Tag Archives: veganism

Vegan Hostess’ Chickpea Salad

[Bilingual, because I’m participating in a Finnish cooking challenge. The challenge is vegan food and what you would serve to a vegan guest. Details in Finnish here]

Olen jo tainnutkin mainita, että teen usein salaattia kun meille on tulossa vieraita. Niistä syntyy vähemmän tiskiä ja ruoan voi tehdä valmiiksi. Lisäksi kevyempi pääruoka tarkoittaa, että jälkiruoalle jää enemmän tilaa. Mikäs sen mukavampaa 😉

As I’ve mentioned before, I often make a salad when we have guests coming over. Two important reasons for this are that there’s usually less cleaning up to do and a cold salad can be prepared in advance. A light main dish also means that I can bring out the big guns with the dessert 😉

Yleensä käytän aika paljon reseptejä (jos ei muuten niin inspiraationa), mutta yksi menneen kesän suosikkisalaateistani on omasta päästä (vaikkakin niin simppeli, ettei se paljoa miettimistä vaadi). Tätä olen ehtinyt tarjota jo lähestulkoon jokaiselle jonka kanssa syön edes satunnaisesti yhdessä.

Usually I cook from other people’s recipes, or at the very least use them as an inspiration. However, this past summer I came up with a super simple salad that quickly became one of my favourites. I’ve served it to practically everybody I on occasion eat with.

Snapseed

Summer Chickpea Salad / Kesäinen kikhernesalaatti

Enough for two hungy people / kahdelle nälkäiselle

5 dl of pasta / pastaa

one garlic clove / yksi valkosipulin kynsi

230 g ready-to-eat chickpeas / valmiita kikherneitä

70 g rucola (a.k.a rocket salad and arugula, according to Wikipedia)

juice of half a lemon / puolikkaan sitruunan mehu

canola oil to taste  / rypsiöljyä maun mukaan

salt and pepper to taste / suolaa ja pippuria maun mukaan

 

Cook the pasta / keitä pasta.

Crush the garlic clove / puserra valkosipuli.

Rinse the chickpeas and rucola / huuhtele kikherneet ja rucola.

Mix the pasta with the garlic and chickpeas / sekoita valkosipuli ja kikherneet pastan joukkoon.

Squeeze in the lemon juice and stir a bit / puserra sitruunamehu joukkoon ja sekoita hieman.

Add the rucola and canola oil / lisää rucola ja rypsiöljy.

Finally, add salt and pepper and mix well / lopuksi lisää suola sekä pippuri ja sekoita hyvin.

 

 

 

 

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T-O-F-U: a guide

I must warn you: this entry has no knitting content whatsoever. Although the subject (tofu) is treated with the same amount of enthusiasm as a sock knitter feels after discovering Judy’s magic cast on.

What is tofu? The really short answer: tofu is made from soy. There are a few steps in the process, but soy beans are the original source.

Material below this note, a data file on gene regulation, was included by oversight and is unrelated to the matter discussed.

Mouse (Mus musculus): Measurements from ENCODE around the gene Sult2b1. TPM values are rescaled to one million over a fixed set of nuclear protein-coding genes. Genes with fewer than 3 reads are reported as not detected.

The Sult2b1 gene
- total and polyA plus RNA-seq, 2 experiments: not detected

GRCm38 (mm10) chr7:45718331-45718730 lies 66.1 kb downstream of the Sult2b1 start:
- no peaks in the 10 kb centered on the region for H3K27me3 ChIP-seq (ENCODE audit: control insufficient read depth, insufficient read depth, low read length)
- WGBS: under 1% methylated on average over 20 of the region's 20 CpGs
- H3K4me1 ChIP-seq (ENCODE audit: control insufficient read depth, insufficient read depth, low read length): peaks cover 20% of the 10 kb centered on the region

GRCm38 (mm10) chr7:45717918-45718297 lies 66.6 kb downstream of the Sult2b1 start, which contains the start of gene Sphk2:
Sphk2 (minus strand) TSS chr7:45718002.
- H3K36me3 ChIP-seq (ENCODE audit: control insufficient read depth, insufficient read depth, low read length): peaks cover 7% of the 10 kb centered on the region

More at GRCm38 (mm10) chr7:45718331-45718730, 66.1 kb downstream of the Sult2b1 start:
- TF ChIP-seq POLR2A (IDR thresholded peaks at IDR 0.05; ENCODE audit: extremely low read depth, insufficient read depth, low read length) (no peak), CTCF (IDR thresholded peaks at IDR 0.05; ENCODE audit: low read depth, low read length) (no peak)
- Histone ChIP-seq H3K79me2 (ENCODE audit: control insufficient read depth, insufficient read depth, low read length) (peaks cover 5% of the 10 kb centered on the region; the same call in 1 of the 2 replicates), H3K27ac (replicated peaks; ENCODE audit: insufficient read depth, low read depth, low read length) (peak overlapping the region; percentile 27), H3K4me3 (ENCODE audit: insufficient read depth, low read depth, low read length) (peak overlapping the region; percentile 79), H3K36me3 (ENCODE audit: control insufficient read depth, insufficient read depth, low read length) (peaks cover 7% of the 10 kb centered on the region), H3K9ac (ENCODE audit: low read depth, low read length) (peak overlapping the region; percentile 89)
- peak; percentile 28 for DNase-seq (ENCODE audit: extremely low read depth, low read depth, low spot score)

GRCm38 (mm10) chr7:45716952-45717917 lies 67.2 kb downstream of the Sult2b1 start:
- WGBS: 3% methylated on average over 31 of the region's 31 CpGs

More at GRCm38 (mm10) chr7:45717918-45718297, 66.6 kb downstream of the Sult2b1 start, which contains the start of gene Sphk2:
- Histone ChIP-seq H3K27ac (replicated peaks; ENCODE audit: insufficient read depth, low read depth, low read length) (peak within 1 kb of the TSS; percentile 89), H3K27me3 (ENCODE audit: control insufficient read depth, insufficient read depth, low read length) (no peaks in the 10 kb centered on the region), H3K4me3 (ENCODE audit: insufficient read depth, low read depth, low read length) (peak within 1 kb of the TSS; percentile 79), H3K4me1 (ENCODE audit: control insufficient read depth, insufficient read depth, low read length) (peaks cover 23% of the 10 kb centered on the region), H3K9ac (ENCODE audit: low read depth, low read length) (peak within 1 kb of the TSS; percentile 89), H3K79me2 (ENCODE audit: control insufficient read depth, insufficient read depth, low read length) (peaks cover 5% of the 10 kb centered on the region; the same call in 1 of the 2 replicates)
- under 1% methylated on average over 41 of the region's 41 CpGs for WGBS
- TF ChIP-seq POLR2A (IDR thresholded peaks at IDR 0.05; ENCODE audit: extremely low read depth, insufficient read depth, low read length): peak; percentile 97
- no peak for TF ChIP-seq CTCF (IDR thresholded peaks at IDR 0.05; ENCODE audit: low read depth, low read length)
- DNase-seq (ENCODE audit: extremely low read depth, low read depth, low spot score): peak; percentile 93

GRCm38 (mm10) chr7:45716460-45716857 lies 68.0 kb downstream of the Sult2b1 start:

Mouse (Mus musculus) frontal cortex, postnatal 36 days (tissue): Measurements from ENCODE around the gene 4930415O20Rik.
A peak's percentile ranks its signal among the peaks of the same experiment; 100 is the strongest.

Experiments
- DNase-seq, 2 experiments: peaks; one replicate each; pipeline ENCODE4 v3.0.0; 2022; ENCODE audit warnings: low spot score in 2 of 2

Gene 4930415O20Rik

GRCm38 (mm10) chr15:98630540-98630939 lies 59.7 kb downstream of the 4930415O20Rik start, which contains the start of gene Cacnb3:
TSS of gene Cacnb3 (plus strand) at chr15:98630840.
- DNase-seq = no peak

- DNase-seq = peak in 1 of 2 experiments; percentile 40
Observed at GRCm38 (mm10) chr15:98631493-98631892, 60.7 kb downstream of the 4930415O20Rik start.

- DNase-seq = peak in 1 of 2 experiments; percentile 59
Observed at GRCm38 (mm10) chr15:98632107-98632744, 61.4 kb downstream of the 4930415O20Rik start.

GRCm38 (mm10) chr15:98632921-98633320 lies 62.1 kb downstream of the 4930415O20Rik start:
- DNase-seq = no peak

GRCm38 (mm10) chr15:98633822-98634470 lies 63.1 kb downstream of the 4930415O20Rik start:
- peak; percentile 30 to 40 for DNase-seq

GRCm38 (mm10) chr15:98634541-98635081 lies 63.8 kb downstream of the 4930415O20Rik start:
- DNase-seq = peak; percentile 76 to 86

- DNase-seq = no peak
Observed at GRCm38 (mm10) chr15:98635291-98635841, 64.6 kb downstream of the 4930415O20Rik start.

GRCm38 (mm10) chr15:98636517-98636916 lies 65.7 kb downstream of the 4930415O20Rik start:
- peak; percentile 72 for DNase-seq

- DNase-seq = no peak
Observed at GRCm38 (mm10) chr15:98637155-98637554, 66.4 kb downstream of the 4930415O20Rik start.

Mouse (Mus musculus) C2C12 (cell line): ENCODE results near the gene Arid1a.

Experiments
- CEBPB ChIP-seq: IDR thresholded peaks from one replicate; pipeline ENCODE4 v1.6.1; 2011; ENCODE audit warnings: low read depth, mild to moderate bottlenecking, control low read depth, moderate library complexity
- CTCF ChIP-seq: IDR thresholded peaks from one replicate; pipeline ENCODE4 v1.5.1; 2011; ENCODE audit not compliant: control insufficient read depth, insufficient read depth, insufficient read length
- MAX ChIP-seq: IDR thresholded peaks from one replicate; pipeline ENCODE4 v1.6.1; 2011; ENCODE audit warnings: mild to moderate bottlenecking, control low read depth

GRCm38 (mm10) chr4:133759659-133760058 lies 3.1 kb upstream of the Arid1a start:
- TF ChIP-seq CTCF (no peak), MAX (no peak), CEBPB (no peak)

In Finnish you may also come across the term soijajuusto, “soy cheese”. In spite of this translation, tofu is not really a replacement for cheese (there are other products for that), but an alternative for meat.

There are two varieties of tofu sold generally, firm and soft (also called “silken“). The brand I use a lot is the Finnish Soya (homepage here). They sell both unseasoned and seasoned firm tofu, plus silken tofu with the name pehmeä – mjuk tofu

Tofu is widely available at least where I live. Even Alepa usually has some, with larger supermarkets carrying multiple varieties and brands. Check near the cheese section.

Firm tofu has a significant amount of protein (about 16g/100g) and not too much fat (8-10g). Silken tofu has less protein (6-8g), so I tend not to use it as the main ingredient in my cooking.

Tofu by itself is pretty tasteless, but can with seasoning be adapted almost endlessly. The firm variety I mostly use fried, in savoury dishes. Silken tofu is good in pie fillings, sauces and even in baking -I’ve used it in chocolate pancakes, for example.

Here are a few examples of how I use tofu:

tofu3

This picture was taken around Christmas, in case you can’t guess from all the red. It’s spaghetti with tofu in sesame sauce, made from a recipe in Puputytön juhlakirja (Finnish vegan cook book) that has become a household staple.

(A fun fact that surprises most people: sesame seeds have a high amount of calcium. 100g has 975mg, more than the adult’s recommended daily intake (600mg*). Of course one doesn’t eat 100g in one meal, but I use small amounts here and there, and bigger quantities occasionally -like in the sesame sauce.)

tofu2

This is Satay Tofu with a bulgur salad. The Satay, or peanut, “sauce” (this one’s pretty thick) is my own version. The bulgur salad is based on a recipe in Viiden tähden vegaani (another Finnish book), but I substituted couscous with bulgur (which also adds protein and fiber to the meal).

what to do with tofu